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Generalized Anxiety Disorder and Acupuncture

Read more about Acupuncture.

Overview

Acupuncture (especially when used in conjunction with Chinese herbs) is said to help restore balance to the energy fields that run through the body. Acupuncture uses sterile, disposable, single-use, and hair thin needles which are inserted into points on the body that have scientifically and empirically validated therapeutic effects on the brain, nervous system, blood circulation, internal organs, and hormones. The brain and spinal nerves, when stimulated with acupuncture needles by a qualified Acupuncture Physician, can aid in treating the symptoms associated with many conditions including anxiety.

Effect of Acupuncture on Generalized Anxiety Disorder

Acupuncture is most often used in conjunction with Chinese herbs to treat many chronic diseases and the same is true of its effectiveness in the treatment of anxiety.

Research Evidence on Acupuncture

However, a sham-acupuncture controlled trial evaluated 43 people with depression and 13 people with generalized anxiety disorder.80 The results suggest that 10 (but not 5) acupuncture sessions can significantly improve symptoms.

One study of 80 patients with major depressive disorder found that adding acupuncture to a lower dose of antidepressant (fluoxetine) improved anxiety and had a similar overall therapeutic effect as sham acupuncture with a higher dose of antidepressant.322

Side Effects and Warnings

#Safety Issues

Serious adverse effects associated with the use of acupuncture are rare. [1],[2] The most commonly reported problems include short-term pain from needle insertion, tiredness, and minor bleeding. There is one report of infection caused by acupuncture given to a person with diabetes. ^[3] Some acupuncture points lie over the lungs and insertion to excessive depth could conceivably cause a pneumothorax (punctured lung). Because acupuncturists are trained to avoid this complication, it is a rare occurrence.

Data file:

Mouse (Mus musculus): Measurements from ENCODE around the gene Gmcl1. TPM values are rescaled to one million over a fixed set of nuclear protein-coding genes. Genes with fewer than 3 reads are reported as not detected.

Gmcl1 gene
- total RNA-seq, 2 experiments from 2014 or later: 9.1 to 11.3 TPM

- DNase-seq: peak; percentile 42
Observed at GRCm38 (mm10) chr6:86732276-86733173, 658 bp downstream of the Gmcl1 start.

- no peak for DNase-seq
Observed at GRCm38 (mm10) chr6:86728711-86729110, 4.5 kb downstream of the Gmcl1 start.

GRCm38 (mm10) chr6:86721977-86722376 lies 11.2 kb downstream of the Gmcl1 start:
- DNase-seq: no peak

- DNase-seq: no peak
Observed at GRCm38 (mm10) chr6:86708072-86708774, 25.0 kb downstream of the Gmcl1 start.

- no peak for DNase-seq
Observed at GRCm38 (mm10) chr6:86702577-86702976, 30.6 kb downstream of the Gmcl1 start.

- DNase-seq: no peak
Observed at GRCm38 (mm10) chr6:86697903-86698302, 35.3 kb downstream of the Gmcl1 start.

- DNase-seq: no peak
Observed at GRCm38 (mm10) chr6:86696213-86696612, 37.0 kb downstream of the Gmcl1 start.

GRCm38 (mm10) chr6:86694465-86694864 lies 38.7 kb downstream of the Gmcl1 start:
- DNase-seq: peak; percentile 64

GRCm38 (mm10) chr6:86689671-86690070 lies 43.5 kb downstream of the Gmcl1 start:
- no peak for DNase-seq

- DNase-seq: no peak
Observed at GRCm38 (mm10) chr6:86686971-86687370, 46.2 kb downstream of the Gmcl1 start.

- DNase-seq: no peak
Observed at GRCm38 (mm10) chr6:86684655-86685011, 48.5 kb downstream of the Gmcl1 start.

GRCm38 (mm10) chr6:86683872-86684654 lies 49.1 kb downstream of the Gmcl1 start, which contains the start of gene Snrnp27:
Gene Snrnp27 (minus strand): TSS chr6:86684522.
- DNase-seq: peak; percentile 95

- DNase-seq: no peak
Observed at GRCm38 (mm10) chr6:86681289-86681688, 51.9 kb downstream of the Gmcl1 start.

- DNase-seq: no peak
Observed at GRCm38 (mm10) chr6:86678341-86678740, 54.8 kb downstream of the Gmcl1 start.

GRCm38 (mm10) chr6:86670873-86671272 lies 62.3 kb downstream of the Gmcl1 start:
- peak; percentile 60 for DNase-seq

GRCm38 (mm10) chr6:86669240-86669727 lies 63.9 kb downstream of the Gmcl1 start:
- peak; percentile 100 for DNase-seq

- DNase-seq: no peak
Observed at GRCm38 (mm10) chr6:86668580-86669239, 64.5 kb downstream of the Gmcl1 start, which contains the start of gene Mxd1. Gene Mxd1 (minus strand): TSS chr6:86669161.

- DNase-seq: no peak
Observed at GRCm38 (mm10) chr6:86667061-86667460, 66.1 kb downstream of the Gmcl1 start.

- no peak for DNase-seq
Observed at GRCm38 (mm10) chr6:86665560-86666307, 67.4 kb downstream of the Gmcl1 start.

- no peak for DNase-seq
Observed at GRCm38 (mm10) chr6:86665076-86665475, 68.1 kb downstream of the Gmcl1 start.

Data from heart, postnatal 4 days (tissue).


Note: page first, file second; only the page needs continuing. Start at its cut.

A recent report from China contained an example of another complication caused by excessively deep needling. ^4] A 44-year-old man was needled on the back of the neck at a commonly used acupuncture point just below the bony protuberance at the base of the skull. However, the acupuncturist inserted the needle too deeply and punctured a blood vessel in the skull. The client developed a severe headache with nausea and vomiting; a [CAT scan showed bleeding in the brain, and a spinal tap found a small amount of blood in the cerebrospinal fluid. The severe headache, along with neck stiffness, continued for 28 days. The man was treated with standard pain medication, and the condition resolved itself without any permanent effects.

Infection due to the use of unclean needles has been reported in the past, but the modern practice of using disposable sterile needles appears to have eliminated this risk.

References

  1. Wang SM, Kain ZN. Auricular acupuncture: a potential treatment for anxiety. Anesth Analg. 2001;92:548-553.
  1. Eich H, Agelink MW, Lehmann E, et al. Acupuncture in patients with minor depressive episodes and generalized anxiety. Results of an experimental study [in German; English abstract]. Fortschr Neurol Psychiatr. 2000;68:137-144.
  1. Zhang WJ, Yang XB, Zhong BL. Combination of acupuncture and fluoxetine for depression: a randomized, double-blind, sham-controlled trial. J Altern Complement Med. 2009 Aug;15:837

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